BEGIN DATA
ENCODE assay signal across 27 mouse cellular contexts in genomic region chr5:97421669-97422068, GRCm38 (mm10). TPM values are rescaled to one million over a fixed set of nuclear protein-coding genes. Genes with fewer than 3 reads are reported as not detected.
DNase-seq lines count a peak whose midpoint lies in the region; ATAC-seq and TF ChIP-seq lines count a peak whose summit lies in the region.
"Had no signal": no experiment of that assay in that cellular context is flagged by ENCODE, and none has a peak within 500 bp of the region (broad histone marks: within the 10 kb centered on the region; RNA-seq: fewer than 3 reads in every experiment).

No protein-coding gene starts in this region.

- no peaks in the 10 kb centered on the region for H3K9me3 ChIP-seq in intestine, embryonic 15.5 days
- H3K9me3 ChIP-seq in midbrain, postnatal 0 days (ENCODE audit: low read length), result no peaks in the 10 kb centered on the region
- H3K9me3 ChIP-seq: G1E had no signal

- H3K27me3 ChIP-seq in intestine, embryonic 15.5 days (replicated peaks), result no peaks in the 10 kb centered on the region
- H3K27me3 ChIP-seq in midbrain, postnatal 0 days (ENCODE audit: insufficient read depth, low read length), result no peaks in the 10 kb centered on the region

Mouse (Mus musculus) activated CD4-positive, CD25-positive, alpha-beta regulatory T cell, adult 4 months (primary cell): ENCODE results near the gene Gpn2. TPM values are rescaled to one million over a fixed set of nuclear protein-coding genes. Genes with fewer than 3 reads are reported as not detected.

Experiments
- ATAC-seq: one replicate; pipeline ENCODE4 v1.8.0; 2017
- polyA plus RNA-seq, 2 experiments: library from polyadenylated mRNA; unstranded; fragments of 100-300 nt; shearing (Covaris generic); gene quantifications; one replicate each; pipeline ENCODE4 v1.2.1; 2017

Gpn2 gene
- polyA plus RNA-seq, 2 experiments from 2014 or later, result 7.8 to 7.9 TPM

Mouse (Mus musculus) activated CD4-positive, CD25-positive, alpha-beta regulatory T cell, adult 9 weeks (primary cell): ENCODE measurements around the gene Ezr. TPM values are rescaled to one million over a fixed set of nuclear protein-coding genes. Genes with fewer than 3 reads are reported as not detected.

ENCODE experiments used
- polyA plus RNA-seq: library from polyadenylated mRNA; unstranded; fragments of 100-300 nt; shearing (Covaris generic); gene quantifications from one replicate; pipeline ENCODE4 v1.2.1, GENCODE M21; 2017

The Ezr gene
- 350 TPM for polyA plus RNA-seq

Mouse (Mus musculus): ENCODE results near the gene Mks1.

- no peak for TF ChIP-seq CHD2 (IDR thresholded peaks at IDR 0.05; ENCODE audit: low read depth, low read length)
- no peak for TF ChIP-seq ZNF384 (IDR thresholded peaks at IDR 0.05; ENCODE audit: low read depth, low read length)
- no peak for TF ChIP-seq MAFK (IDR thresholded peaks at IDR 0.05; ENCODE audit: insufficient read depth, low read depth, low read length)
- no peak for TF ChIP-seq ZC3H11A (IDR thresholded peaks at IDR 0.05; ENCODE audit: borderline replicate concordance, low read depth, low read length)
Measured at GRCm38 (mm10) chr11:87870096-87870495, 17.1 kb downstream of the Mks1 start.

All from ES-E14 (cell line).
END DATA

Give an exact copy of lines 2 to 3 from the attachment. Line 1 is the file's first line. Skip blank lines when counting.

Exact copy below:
DNase-seq lines count a peak whose midpoint lies in the region; ATAC-seq and TF ChIP-seq lines count a peak whose summit lies in the region.
"Had no signal": no experiment of that assay in that cellular context is flagged by ENCODE, and none has a peak within 500 bp of the region (broad histone marks: within the 10 kb centered on the region; RNA-seq: fewer than 3 reads in every experiment).